New Report Tracks Numbers And Reasons For Brooklyn’s Success
In a new report, GFI Realty Services research analyst Justin Fitzsimmons says there’s no denying Brooklyn's explosion in popularity, especially with Millennials and TAMI companies. In order to get in on the unprecedented action, developers have been clamoring for every piece of property and space they could take. 2015 alone saw over $1B spent on office space investment properties in Brooklyn—a 55% increase from 2014’s $644M—and more than 16M SF of office space in the pipeline.
But the question remains: Why is Brooklyn doing so well? After all, Justin writes, city officials tried for years to incentivize office developers to build in Brooklyn, but were met with limited results. With transportation constraints and limited neighborhood amenities, many developers speculated that the borough couldn’t give the same returns as Manhattan.
But as its population grows past 2.6 million, Brooklyn has become not only NYC’s most populous borough, but the second-most densely populated county in the country. And to fill that massive demand, Justin writes, Brooklyn’s development pipeline shows approximately 22,000 new apartments in large-scale buildings slated to hit the market by 2019, with 5,000 units delivered this year alone. That’s almost double the 2,700 units delivered in 2015.
“As Brooklyn has been revitalized and developed its own unique character," Justin writes, "many firms have chosen to move across the East River to better recruit the creative and innovative individuals associated with the borough, while giving their employees shorter commutes.”
Justin’s case in point: Kickstarter. After moving from its Manhattan office to a converted pencil factory on Greenpoint’s waterfront, the tech giant's new HQ (pictured) has more space, more light and an easier commute for the more than 80% of its employees already living in Brooklyn.
It’s no surprise, then, that the uptick in office development in Greenpoint has been followed by an increase in apartment construction like Greenpoint Landing (pictured), a 10-building, 5,500-unit mega-project coming to the neighborhood’s waterfront.
This trend has spread to Brooklyn’s other neighborhoods. From Williamsburg and Bushwick to Dumbo and Downtown Brooklyn, every one of Brooklyn’s major neighborhoods is seeing a massive swell of every kind of development.
In particular, Justin notes that Dumbo, Downtown Brooklyn and Brooklyn Navy Yard—the Brooklyn Tech Triangle—rivals even Silicon Valley as a major tech hub, seeing a 22% increase in tech companies, a 45% increase in tech employees, and more than 60,000 tech jobs hitting the market over the next few years.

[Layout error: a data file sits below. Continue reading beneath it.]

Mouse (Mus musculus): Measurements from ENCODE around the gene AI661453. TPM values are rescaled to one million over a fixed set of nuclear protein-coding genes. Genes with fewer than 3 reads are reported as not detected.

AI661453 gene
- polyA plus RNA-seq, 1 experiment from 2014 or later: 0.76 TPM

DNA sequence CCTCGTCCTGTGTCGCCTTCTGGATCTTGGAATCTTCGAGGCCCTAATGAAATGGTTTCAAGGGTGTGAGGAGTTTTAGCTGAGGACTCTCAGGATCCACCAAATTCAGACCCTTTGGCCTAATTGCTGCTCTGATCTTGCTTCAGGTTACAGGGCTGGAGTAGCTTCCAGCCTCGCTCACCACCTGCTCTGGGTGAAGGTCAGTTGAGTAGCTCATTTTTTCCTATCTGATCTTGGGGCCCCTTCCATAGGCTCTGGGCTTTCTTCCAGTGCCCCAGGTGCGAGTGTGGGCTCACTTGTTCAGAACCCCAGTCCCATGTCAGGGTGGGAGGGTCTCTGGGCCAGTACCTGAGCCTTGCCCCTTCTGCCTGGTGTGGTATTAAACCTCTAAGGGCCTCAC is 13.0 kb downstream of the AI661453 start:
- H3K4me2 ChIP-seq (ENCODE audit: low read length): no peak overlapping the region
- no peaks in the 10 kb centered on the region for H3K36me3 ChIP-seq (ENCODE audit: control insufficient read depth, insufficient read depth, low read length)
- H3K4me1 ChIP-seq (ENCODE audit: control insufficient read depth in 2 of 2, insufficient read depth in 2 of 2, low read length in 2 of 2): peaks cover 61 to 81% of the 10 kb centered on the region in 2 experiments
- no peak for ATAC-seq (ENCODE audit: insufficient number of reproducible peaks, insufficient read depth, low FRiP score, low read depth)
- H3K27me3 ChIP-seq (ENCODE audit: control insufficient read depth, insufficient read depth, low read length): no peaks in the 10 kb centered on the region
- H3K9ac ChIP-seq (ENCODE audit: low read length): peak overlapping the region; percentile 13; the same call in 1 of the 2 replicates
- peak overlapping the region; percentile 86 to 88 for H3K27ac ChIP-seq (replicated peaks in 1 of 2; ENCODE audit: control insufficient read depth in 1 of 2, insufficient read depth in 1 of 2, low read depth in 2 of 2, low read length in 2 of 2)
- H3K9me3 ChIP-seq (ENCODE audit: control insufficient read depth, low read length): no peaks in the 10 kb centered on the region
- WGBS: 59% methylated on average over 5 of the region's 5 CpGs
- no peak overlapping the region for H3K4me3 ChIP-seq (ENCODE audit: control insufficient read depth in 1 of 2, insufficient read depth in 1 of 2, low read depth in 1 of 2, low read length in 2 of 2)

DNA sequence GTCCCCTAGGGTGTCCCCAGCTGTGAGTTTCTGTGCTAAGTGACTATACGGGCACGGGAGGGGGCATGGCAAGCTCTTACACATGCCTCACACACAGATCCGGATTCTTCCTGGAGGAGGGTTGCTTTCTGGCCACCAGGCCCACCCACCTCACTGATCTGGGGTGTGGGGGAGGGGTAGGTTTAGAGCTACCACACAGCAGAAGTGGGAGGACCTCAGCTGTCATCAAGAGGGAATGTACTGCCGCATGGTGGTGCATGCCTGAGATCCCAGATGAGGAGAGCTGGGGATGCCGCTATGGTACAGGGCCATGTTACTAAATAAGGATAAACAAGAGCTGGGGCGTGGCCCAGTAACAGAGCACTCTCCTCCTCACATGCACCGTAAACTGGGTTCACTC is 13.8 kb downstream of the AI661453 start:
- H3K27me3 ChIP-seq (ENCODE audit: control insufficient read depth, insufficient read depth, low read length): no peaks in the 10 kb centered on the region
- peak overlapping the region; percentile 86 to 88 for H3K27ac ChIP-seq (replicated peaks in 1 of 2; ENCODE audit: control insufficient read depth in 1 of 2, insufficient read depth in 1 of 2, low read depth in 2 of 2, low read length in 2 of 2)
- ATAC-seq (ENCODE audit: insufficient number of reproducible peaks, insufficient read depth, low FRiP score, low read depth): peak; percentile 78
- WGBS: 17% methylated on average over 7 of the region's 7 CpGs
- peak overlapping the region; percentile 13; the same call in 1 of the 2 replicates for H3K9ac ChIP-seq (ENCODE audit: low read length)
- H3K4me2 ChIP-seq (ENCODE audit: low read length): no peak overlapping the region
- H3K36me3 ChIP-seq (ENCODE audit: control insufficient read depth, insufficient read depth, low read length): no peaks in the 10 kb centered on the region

Dumbo, for example, has large industrial spaces that are prime for young tech companies, and with "a wide range of digital and creative companies" working close to each other, the neighborhood has become a “neighborhood incubator,” and has attracted the likes of Etsy (HQ pictured), Huge and Amplify.
The tech flood is so intense that developers have started looking to other, more industrial neighborhoods like Sunset Park to ease the Tech Triangle’s 3.3% vacancy rate, which has in turn seen boosts in median sales pricing and rental pricing. Even previously overlooked neighborhoods like Gowanus and Red Hook are seeing radical new development.
With developers “collectively capitalizing” on the flood of Millennial residents, tech companies and entrepreneurial spirit that now calls Brooklyn home, Justin believes that Brooklyn may eventual rival some Manhattan subsections when it comes to office pricing.
“Notably, we’re are already seeing impressive numbers coming out of the high-profile office developments,” he writes. “The Pioneer Building will average approximately $55/SF, Dumbo Heights will average approximately $60/SF; Dock 72 will be averaging approximately $65/SF; and Empire Stores (pictured) tops the list with an approximate average of $75/SF.”
While these numbers do not quite reach the levels of Manhattan submarkets, the gap’s closing, and with “buildings that provide unique amenities, private and shared outdoor space and a co-working community that feels different than most of the offices found in Manhattan,” Brooklyn just may have the advantages that will eventually put it over its neighbor.